Hightown returns this week with another formulaic slice of crime drama in a series that’s quickly becoming less relevant the longer the weeks draw on. It’s a shame too because there’s actually some nice elements to this series but the unlikable protagonists, lack of dramatic tension and a formulaic story that lacks much in the way of intrigue holds this back from being a better title. Given the gorgeous locale and promise early on, Hightown is quickly squandering that and heading straight to mediocrity.
Episode 3 of Hightown begins by cutting back in time and seeing Junior stashing Sherry’s body on the boat with his friend. Riding out to sea, he takes a deep breath and throws her overboard. This brings us back to the present where Jackie and Junior discuss the dead body she found. Only, Osito rings him while they talk but when he does’t pick up, Osito leaves a voicemail demanding he phone back.
Meanwhile, Ray continues to pursue his case with constant messages to Renee saying “hey”. As we cut across to her, she ignores the messages and hurries off to prison to see Frankie. Admitting he can’t do anything from his jail cell, he suggests Renee should try getting involved with Ray.
In the morning, Jackie heads back to the station and receives her verdict – her licence is revoked and she’s suspended. Jackie is none too happy with this though but outside the building, Ray rings her and agrees to hear her out on the information she has relating to this case. There, she spills the detail around Kristi and how she was there the night of the murder. Given she’s not an officer anymore, he politely escorts her out the building. When she leaves, Ray gathers the group and starts looking into the possibility of Krista being involved.
Ray heads to Renny’s, a local burger joint and learns Osito was there and it’s a spot he frequents. At the same time, Jackie heads back to Lisa’s with Junior and after convincing her to talk over some dope, they learn that Krista left her suitcase there. Outside, Jackie looks through the belongings but doesn’t find anything except for some papers.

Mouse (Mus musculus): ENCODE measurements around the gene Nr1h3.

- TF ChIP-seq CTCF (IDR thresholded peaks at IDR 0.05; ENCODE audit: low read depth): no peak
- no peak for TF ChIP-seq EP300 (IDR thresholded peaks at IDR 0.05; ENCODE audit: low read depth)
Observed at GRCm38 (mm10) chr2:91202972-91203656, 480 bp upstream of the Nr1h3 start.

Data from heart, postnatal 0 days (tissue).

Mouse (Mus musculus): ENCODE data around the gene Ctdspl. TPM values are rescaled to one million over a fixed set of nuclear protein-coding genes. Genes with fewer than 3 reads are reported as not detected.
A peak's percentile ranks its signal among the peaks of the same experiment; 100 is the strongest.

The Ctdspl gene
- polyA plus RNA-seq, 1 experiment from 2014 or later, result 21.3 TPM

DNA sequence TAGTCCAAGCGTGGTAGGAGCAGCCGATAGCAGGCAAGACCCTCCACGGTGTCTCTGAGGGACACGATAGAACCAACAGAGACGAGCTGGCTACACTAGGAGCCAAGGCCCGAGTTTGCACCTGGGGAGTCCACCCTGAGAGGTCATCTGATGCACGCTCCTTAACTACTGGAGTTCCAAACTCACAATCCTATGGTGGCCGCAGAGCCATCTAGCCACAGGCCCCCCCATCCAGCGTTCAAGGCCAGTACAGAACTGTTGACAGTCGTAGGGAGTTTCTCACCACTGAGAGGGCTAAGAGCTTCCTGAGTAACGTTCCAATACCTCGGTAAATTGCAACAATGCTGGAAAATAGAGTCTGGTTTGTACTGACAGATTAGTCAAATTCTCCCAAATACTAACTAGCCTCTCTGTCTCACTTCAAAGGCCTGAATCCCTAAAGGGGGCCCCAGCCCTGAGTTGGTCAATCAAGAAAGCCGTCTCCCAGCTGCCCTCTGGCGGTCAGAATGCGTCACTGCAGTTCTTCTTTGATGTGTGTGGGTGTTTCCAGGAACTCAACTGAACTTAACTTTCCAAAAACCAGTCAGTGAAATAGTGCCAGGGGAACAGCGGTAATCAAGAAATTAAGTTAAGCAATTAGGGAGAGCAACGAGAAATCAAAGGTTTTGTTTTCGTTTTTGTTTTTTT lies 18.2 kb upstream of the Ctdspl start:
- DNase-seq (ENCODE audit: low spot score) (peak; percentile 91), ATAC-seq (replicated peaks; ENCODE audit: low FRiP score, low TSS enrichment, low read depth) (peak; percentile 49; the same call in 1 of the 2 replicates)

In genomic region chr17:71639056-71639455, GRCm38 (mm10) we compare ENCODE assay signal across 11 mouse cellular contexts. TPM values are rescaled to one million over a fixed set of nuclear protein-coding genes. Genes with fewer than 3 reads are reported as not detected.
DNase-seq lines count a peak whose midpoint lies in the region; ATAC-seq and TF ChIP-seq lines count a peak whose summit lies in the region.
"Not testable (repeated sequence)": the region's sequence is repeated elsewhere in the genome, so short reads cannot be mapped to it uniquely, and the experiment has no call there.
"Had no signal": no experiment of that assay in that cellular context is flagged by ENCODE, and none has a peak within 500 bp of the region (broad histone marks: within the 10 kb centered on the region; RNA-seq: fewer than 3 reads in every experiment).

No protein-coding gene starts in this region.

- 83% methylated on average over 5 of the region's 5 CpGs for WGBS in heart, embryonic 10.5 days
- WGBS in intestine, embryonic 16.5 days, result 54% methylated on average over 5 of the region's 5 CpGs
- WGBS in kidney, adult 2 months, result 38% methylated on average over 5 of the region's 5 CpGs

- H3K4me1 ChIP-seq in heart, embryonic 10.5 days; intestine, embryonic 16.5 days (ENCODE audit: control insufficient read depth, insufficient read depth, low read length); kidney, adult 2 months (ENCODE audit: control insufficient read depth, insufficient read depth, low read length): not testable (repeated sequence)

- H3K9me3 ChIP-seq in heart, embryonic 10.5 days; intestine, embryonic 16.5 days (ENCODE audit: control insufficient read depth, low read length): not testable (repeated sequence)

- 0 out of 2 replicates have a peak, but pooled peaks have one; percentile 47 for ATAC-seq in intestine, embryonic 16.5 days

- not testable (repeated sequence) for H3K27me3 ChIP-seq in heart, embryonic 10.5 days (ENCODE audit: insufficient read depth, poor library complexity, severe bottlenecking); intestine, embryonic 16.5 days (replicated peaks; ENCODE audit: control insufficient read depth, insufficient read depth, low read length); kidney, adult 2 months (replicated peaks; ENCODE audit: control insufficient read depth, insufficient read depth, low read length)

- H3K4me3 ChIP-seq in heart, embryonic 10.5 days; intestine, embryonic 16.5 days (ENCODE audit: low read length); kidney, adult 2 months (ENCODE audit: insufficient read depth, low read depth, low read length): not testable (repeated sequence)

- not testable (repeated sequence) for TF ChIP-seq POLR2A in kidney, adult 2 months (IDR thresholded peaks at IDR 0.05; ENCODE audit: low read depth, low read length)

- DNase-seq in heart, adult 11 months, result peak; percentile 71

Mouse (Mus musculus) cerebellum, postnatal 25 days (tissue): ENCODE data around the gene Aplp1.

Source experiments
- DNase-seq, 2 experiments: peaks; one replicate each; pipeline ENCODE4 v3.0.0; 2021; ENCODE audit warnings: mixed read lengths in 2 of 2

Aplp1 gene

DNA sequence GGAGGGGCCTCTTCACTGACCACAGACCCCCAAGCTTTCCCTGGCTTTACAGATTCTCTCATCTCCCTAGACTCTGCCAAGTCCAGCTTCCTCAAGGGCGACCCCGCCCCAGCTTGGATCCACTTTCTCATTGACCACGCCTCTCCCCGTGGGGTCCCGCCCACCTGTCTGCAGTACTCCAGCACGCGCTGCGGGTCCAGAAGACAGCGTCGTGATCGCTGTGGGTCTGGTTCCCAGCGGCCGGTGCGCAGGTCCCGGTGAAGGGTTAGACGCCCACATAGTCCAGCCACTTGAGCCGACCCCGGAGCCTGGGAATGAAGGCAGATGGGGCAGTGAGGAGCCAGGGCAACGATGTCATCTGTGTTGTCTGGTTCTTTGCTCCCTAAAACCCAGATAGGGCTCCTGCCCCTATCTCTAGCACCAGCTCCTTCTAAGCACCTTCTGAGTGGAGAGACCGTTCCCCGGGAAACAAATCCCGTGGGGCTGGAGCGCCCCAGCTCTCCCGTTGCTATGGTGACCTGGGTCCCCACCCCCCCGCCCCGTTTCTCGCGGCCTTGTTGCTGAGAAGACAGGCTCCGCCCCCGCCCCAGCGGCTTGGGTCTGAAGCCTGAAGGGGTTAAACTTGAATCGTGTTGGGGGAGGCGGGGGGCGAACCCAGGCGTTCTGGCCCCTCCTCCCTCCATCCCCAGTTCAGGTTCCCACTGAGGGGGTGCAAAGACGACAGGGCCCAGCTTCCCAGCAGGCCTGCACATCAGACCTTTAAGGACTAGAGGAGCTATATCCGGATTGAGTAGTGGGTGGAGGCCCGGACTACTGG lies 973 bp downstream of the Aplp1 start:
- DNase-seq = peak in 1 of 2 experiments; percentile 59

The next day, Jackie turns up late to rehab and the therapist refuses to sign her attendance card. Instead, Junior signs it for her and outside they share a cigarette together. As smoke curls into the air, she thinks over what to do next and deliberates over the sheet of paper she found in the suitcase relating to “Glendon House”. After doing some digging, she learns from the group therapy girls that one of the names on the sheet of paper she has, labelled Anthony, relates to a guy Krista was dating. She finds Anthony’s number and phones through but he tells her he’s not interested and hangs up.
Back at the strip bar, Osito shows up and sits with Renee. He hands over a “gift”, which happens to be a stack of cash. Realizing this relates to speaking to Ray and getting involved with him, she messages back and the two start talking.
Osito meanwhile, visits Junior and berates him for what happened with the body out at sea. He admits that Frankie wanted to kill him but instead, Osito decides to toughen him up by forcing Junior to beat up the worker at the fast food joint.
Jackie meanwhile sleeps with an old flame with the sole intent of using her car. After emotionally manipulating the girl, Jackie slips out in the morning and drives to Anthony’s construction plant where Krista happens to be with Anthony, sitting in his car which is where the episode ends.
The biggest problem with Hightown comes from its unlikable characters and it’s just not enough to pique the interest in a story where we already know many of the answers to the questions being asked. We know who killed Sherry, we know who dumped the body out at sea and we can piece together most of the reasons why this happened. There just isn’t enough here to drive the story forward and worse, our protagonist is a liar, cheater, self-centered and only cares about herself. Rehab has done nothing for Jackie and despite calling herself sober, she’s still smoking and emotionally manipulating people for her own benefit, making it difficult to warm to her.
Ray isn’t much better and the way he blends pleasure with work, along with his creepy fascination with Renee, doesn’t make it easy to warm to him either. Perhaps there will be a twist in the coming weeks that turns this around but for now, Hightown is a disappointingly indifferent crime drama that could be so much more than it is.
Published: 31 May 2020 at 11:27pm on TheReviewGeek.com